This Sportbrake design is entirely different from its saloon stablemate from the B-pillar backwards, the contrast between the two bodyshapes amplified by the tautly-drawn elegance of the side window line, the flowing rear window graphic and the rising waist. It all lends this car a dynamic, broad-shouldered stance, with a feeling of fluidity heightened by the use of gloss black finishers on the rear pillars and a darkly-tinted rear screen. This emphasises the so-called 'floating roof' and provides a wrap-around effect that's similar, Jaguar reckons, to the superstructures of luxury yachts. But when the optional powered tailgate glides up, will you find it to be practical as well as pretty? At first glance, there's reason to doubt. After all, the wheelbase of this car is just the same as that of the saloon and the 550-litre boot is pretty much the same too. To be fair, that's pretty comparable with the space you'd get in a BMW 5 Series Touring, an Audi A6 Avant or a Volvo V70. Only Mercedes' E-Class estate can offer appreciably more. Anyway, that figure only applies to the amount of space you get under the smart tonneau cover. Dispense with that with a view to loading up above the window line and there's plenty more room on offer, even before you think of operating the neat remote-fold levers that are positioned just inside the tailgate. Tug on these to collapse the 60/40 split-folding rear backrest and you'll find 1675-litres on offer and nearly two metres of total loading length. Thanks to the standard self-levelling air suspension, weightier objects can easily be carried too. As importantly, you can make good use of all this space if you find yourself a car fitted with optional loadspace rail attachments that keep everything in place. Other useful optional features you might find include things like a semi-rigid load tray, a waterproof loadspace liner and a luggage guard to stop animals and packages flying forward under braking. We should also point out that there's additional underfloor space to keep valuables away from prying eyes. And even neat recesses in the side trim, hidden behind mesh fronts that provide extra room and will enable awkward loads to be stowed securely across the width of the boot. So you'll be able to store your golfclub bag sideways for example. Criticisms? There aren't too many. It would be nice to have a compartment to store the tonneau cover in when you aren't using it. Oh and the folded loadfloor is slightly uneven. That's about it. Get to the consideration of people rather than packages and you'll find that the estate practicality continues. In creating this bodystyle, the development team took the opportunity of correcting perhaps the biggest design drawback of the saloon XF model - namely its restricted rear headroom. The Sportback's higher roofline makes it easier to get in to the back and once you're installed in beautifully trimmed leather, you'll find that there's another 48mm of headroom. As ever though, the prominent transmission tunnel means that there's only really comfortable room for two adults. At the wheel of course, this variant is identical to any other XF. So the auto gear selector still rises into the palm of your hand on start-up as the dashboard airvents acrobatically turn into position to greet you as you fire the ignition. Button clutter has been kept to a minimum by grouping many of the key functions on a central 7-inch touch screen - which to be honest, I don't find very intuitive to use. But what I do like is the sheer feeling of class you get in this cabin. From the stitched leather dashboard and door cappings to the aluminium and wood furnishings, it really does feel special, the craftsmanship, materials and attention to detail all good enough to exceed your expectations. Jaguar's designers have sought to find more interesting ways to say 'luxury', and largely, their efforts have worked. The lines are clean and pure, the materials are familiar, but with a very modern flavour - from soft-grained leathers to real wood veneers with a bold, contemporary spin. Even the phosphor blue interior lighting has its own mood.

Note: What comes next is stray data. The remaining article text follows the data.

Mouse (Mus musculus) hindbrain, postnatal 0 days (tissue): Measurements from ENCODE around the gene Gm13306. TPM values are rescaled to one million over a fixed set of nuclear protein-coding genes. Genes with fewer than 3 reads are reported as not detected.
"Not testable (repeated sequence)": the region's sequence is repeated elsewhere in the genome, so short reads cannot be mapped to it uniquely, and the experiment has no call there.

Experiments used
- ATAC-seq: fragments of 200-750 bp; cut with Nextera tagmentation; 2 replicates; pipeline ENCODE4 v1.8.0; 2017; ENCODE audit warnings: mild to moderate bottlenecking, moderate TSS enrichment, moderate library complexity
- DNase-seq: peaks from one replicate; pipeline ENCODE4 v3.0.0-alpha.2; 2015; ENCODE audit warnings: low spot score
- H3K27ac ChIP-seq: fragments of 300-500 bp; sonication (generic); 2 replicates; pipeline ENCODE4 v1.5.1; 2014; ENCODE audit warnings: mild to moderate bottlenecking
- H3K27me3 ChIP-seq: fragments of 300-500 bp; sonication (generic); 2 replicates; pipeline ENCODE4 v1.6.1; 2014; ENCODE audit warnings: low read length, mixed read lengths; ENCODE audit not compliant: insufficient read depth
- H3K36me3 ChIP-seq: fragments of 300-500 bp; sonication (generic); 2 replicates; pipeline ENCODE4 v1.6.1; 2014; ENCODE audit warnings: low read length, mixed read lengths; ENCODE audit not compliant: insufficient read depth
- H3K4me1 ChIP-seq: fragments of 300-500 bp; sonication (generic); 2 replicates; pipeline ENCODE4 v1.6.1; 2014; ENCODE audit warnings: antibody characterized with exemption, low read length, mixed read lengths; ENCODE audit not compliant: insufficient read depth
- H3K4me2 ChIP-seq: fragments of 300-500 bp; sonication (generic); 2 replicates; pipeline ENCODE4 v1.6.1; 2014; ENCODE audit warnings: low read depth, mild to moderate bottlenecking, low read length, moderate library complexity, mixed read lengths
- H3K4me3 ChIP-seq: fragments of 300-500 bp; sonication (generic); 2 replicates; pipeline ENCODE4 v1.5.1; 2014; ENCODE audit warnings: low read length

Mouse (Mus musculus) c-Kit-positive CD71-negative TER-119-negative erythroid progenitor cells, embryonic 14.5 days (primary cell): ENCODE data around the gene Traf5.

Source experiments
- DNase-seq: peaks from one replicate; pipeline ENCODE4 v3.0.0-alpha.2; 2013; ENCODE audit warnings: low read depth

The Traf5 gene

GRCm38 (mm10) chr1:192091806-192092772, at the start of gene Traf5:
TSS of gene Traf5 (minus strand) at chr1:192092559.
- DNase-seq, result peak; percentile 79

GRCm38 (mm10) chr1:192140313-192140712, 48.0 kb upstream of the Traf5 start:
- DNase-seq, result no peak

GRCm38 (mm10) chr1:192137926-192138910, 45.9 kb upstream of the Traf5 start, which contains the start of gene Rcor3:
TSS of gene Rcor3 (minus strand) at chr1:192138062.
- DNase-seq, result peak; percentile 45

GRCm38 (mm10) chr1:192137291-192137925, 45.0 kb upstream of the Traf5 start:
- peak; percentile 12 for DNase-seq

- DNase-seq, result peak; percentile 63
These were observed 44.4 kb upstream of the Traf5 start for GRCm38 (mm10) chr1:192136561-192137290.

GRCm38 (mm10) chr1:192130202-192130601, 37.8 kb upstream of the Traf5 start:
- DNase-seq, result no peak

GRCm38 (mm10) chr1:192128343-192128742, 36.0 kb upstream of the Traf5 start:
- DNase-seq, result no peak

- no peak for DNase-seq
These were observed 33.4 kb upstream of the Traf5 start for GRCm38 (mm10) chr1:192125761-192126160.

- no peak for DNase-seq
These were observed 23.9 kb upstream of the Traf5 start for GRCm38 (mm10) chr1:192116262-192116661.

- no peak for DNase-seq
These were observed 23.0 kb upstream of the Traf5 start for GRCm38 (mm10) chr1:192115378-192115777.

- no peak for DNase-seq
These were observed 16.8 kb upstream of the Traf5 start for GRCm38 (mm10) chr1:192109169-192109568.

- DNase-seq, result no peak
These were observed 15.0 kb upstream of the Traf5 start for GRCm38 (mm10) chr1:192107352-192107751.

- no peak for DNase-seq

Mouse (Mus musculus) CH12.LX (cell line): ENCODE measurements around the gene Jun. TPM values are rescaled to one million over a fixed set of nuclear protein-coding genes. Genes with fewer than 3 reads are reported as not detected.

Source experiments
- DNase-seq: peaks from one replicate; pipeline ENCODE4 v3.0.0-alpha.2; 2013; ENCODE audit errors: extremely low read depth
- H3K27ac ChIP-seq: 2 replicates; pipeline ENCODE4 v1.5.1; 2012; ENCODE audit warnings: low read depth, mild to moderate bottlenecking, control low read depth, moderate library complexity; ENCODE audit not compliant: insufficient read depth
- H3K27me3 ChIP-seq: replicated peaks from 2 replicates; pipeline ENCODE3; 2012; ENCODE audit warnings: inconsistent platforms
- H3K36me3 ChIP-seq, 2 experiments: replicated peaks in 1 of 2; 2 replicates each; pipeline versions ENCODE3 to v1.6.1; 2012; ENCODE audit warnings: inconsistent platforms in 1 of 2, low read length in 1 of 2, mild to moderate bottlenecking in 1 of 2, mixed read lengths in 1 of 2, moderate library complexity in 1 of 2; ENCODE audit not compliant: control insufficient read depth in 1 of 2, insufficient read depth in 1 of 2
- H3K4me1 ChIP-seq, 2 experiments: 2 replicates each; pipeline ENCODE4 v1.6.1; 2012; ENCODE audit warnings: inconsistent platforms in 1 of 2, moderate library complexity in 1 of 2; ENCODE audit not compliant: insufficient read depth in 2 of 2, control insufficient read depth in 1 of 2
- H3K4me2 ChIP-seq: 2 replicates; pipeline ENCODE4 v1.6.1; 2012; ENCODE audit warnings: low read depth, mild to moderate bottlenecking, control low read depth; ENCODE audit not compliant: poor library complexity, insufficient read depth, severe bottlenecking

What You Pay